How Much U.S. Debt Does China Own?

Nations borrowing from each other may be as old as the concept of money. Foreign debt provides the opportunity for countries to secure the financing they ordinarily wouldn't have access to and to stimulate their economy.

However, the concept of foreign debt carries a negative connotation, especially when it concerns large amounts owed to nations embroiled in controversy. For example, the huge amount of debt that the U.S. government owes Chinese lenders has been the subject of countless debates, headline news stories, and political platforms for decades.

Key Takeaways

  • The largest holder of U.S. debt is the United States government.
  • The top two foreign holders of U.S. debt are Japan and China.
  • Whether you're an American retiree or a Chinese bank, American debt is considered a sound investment.
  • The Chinese yuan, like the currencies of many nations, is tied to the U.S. dollar.
  • Because of varying maturities dates, China would be unable to call in all its Treasury holdings at once.

How the Ownership of US Debt Works

By mid-2017, the total amount of official debt owed by the federal, state, and local governments was more than $19.4 trillion. That figure was $30 trillion as of Feb. 1, 2022. Some experts insist on adding hundreds of trillions in unfunded future liabilities on the federal government balance sheet.

Of the $30 trillion in government debts, more than $6 trillion is owned by the federal government in trust funds. These are accounts dedicated to Social Security, Medicare, and other entitlements.

In simpler terms, the government wrote itself a really big IOU and bankrupted one account to finance another activity. IOUs are formed and financed through joint efforts of the U.S. Department of the Treasury and the Federal Reserve.

Much of the rest of the debt is owned by individual investors, corporations, and other public entities. This includes everyone from retirees who purchase individual U.S. Treasurys to the Chinese government.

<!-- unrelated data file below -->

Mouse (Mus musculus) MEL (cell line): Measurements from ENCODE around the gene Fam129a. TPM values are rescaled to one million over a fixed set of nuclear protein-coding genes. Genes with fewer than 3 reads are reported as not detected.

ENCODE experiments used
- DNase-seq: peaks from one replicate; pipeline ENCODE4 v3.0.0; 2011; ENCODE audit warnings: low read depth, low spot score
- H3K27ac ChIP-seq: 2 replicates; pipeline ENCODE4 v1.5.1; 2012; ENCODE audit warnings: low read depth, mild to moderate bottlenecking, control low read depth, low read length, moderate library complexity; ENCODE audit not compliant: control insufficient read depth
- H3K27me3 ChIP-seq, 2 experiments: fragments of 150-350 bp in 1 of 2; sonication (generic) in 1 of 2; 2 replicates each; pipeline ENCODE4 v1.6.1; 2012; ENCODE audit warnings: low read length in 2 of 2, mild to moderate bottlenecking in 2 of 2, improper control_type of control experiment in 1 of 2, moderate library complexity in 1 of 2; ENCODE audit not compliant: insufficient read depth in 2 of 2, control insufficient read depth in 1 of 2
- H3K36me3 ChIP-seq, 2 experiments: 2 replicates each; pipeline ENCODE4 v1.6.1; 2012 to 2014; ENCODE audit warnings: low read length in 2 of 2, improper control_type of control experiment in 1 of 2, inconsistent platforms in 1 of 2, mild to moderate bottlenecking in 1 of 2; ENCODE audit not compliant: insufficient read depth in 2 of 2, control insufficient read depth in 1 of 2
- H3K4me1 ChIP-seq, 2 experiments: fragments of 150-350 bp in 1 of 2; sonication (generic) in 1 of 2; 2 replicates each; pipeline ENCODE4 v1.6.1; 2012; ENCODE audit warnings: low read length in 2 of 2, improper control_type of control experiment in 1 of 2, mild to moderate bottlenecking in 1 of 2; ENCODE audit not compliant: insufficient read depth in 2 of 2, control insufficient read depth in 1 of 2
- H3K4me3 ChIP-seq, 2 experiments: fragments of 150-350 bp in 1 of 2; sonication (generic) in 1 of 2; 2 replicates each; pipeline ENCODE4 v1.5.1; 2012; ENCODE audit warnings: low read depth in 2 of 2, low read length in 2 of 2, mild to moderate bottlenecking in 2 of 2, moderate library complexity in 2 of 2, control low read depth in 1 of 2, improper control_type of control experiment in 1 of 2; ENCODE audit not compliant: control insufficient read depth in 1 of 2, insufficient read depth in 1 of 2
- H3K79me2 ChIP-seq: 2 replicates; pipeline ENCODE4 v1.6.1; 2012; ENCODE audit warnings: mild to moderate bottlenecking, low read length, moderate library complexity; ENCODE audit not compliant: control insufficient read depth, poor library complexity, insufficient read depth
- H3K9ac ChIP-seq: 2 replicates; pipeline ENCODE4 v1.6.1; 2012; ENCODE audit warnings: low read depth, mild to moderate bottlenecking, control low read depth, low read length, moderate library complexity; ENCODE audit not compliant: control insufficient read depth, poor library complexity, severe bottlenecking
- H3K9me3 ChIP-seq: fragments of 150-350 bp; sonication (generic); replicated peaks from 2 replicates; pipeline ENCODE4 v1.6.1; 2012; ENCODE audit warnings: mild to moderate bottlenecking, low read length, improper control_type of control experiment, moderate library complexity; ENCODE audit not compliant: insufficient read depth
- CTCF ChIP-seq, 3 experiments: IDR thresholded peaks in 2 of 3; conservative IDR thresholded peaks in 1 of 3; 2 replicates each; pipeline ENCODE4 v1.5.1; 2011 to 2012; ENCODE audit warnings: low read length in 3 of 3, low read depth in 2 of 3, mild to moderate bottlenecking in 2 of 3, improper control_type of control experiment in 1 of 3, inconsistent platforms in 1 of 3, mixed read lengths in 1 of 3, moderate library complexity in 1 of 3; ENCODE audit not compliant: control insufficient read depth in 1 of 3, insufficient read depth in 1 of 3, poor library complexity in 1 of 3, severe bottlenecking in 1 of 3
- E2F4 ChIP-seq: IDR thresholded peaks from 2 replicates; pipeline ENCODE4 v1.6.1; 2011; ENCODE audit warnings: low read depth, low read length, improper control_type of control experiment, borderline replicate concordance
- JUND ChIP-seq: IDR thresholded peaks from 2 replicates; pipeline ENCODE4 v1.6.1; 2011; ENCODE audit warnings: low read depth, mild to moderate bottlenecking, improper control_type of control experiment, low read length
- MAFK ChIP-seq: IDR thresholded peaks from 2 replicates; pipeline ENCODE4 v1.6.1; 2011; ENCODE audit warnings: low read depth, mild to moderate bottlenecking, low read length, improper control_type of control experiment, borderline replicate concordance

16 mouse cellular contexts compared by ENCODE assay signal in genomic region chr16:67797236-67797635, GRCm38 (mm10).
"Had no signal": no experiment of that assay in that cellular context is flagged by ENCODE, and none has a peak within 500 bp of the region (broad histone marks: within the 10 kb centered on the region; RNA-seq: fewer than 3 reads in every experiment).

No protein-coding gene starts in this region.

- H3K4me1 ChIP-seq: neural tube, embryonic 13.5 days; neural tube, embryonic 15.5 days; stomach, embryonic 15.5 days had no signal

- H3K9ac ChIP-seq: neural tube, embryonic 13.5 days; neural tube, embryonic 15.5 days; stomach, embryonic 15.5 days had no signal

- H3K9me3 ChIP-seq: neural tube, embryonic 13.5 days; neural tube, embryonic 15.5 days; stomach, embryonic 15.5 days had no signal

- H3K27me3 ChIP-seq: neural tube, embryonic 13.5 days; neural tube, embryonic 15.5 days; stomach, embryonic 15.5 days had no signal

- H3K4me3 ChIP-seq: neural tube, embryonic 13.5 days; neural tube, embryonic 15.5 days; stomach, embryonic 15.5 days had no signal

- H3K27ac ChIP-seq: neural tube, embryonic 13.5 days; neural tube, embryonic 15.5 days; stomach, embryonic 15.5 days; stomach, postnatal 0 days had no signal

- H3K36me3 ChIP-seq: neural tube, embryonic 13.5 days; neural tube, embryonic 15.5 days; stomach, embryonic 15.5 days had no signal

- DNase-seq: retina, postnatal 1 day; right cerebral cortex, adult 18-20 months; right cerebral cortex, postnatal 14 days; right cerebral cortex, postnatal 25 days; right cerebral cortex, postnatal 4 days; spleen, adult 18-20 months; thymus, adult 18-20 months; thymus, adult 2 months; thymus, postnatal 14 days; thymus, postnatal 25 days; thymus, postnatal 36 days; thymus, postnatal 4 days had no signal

From February 2021 to January 2022, the debt to Japan and China decreased by 3.5% and 4%, respectively.

Japan commands the top spot among foreign creditors with $1.3 trillion—4.3% of total U.S. debt—owed by the U.S. government. China holds the number two position, holding $1.06 trillion of U.S. Treasurys—3.5% of the total U.S. debt.

Japanese-owned debt doesn't receive nearly as much negative attention as Chinese-owned debt, ostensibly because Japan is seen as a friendlier nation and the Japanese economy hasn't grown as fast as China's year after year.

The other countries that hold the most U.S. debt include the U.K., with $608 billion owed; Luxembourg, holding $310 billion in debt securities; and Ireland, slightly behind Luxembourg with $308 billion of the United States' debt.

Why China Owns So Much US Debt

There are two main economic reasons Chinese lenders bought up so many U.S. Treasury securities. The first and most important is that China wants its currency, the yuan, pegged to the dollar. This has been common practice for many countries ever since the Bretton Woods Conference in 1944.

A dollar-pegged yuan helps keep down the cost of Chinese exports, which the Chinese government believes makes it stronger in international markets. This also reduces the purchasing power of Chinese earners.

Effects of Dollar-Pegging